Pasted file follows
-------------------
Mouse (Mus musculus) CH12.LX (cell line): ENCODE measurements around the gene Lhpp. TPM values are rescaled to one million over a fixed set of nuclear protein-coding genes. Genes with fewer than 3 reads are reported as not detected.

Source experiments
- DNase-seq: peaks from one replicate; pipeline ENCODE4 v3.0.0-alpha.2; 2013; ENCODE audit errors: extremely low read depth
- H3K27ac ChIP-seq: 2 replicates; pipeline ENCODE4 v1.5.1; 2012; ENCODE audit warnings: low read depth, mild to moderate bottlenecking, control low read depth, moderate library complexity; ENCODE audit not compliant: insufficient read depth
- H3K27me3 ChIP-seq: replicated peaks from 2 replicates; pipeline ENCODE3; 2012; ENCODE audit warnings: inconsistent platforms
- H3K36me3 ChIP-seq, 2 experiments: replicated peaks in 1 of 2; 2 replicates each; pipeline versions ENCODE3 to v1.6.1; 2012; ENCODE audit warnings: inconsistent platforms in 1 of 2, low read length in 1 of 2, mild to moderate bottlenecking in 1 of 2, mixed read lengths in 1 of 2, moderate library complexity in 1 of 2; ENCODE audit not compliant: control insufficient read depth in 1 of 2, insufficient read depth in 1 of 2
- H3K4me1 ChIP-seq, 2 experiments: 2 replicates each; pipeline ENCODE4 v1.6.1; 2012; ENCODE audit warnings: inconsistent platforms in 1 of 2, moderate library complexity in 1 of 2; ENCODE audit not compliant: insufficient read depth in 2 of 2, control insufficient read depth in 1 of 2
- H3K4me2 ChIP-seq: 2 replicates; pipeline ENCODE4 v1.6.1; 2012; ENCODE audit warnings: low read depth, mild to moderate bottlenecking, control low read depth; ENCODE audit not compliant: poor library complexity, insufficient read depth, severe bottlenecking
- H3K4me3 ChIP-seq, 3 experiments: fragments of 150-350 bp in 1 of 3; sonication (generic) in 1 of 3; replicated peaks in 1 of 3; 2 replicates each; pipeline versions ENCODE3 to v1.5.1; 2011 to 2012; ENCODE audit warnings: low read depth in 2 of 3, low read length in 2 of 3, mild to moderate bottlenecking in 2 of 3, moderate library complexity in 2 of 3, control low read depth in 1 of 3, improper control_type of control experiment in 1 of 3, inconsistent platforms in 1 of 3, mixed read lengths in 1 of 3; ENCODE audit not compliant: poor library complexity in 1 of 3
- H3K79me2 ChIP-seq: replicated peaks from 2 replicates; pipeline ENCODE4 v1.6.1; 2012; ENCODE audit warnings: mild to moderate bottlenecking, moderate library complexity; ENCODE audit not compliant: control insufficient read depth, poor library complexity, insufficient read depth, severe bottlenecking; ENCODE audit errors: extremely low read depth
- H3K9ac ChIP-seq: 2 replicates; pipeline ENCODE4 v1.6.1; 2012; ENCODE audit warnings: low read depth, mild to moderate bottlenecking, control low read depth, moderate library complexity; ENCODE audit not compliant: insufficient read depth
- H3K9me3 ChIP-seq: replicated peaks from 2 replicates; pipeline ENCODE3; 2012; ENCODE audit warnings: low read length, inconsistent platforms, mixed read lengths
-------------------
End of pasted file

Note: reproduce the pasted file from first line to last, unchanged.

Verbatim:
Mouse (Mus musculus) CH12.LX (cell line): ENCODE measurements around the gene Lhpp. TPM values are rescaled to one million over a fixed set of nuclear protein-coding genes. Genes with fewer than 3 reads are reported as not detected.

Source experiments
- DNase-seq: peaks from one replicate; pipeline ENCODE4 v3.0.0-alpha.2; 2013; ENCODE audit errors: extremely low read depth
- H3K27ac ChIP-seq: 2 replicates; pipeline ENCODE4 v1.5.1; 2012; ENCODE audit warnings: low read depth, mild to moderate bottlenecking, control low read depth, moderate library complexity; ENCODE audit not compliant: insufficient read depth
- H3K27me3 ChIP-seq: replicated peaks from 2 replicates; pipeline ENCODE3; 2012; ENCODE audit warnings: inconsistent platforms
- H3K36me3 ChIP-seq, 2 experiments: replicated peaks in 1 of 2; 2 replicates each; pipeline versions ENCODE3 to v1.6.1; 2012; ENCODE audit warnings: inconsistent platforms in 1 of 2, low read length in 1 of 2, mild to moderate bottlenecking in 1 of 2, mixed read lengths in 1 of 2, moderate library complexity in 1 of 2; ENCODE audit not compliant: control insufficient read depth in 1 of 2, insufficient read depth in 1 of 2
- H3K4me1 ChIP-seq, 2 experiments: 2 replicates each; pipeline ENCODE4 v1.6.1; 2012; ENCODE audit warnings: inconsistent platforms in 1 of 2, moderate library complexity in 1 of 2; ENCODE audit not compliant: insufficient read depth in 2 of 2, control insufficient read depth in 1 of 2
- H3K4me2 ChIP-seq: 2 replicates; pipeline ENCODE4 v1.6.1; 2012; ENCODE audit warnings: low read depth, mild to moderate bottlenecking, control low read depth; ENCODE audit not compliant: poor library complexity, insufficient read depth, severe bottlenecking
- H3K4me3 ChIP-seq, 3 experiments: fragments of 150-350 bp in 1 of 3; sonication (generic) in 1 of 3; replicated peaks in 1 of 3; 2 replicates each; pipeline versions ENCODE3 to v1.5.1; 2011 to 2012; ENCODE audit warnings: low read depth in 2 of 3, low read length in 2 of 3, mild to moderate bottlenecking in 2 of 3, moderate library complexity in 2 of 3, control low read depth in 1 of 3, improper control_type of control experiment in 1 of 3, inconsistent platforms in 1 of 3, mixed read lengths in 1 of 3; ENCODE audit not compliant: poor library complexity in 1 of 3
- H3K79me2 ChIP-seq: replicated peaks from 2 replicates; pipeline ENCODE4 v1.6.1; 2012; ENCODE audit warnings: mild to moderate bottlenecking, moderate library complexity; ENCODE audit not compliant: control insufficient read depth, poor library complexity, insufficient read depth, severe bottlenecking; ENCODE audit errors: extremely low read depth
- H3K9ac ChIP-seq: 2 replicates; pipeline ENCODE4 v1.6.1; 2012; ENCODE audit warnings: low read depth, mild to moderate bottlenecking, control low read depth, moderate library complexity; ENCODE audit not compliant: insufficient read depth
- H3K9me3 ChIP-seq: replicated peaks from 2 replicates; pipeline ENCODE3; 2012; ENCODE audit warnings: low read length, inconsistent platforms, mixed read lengths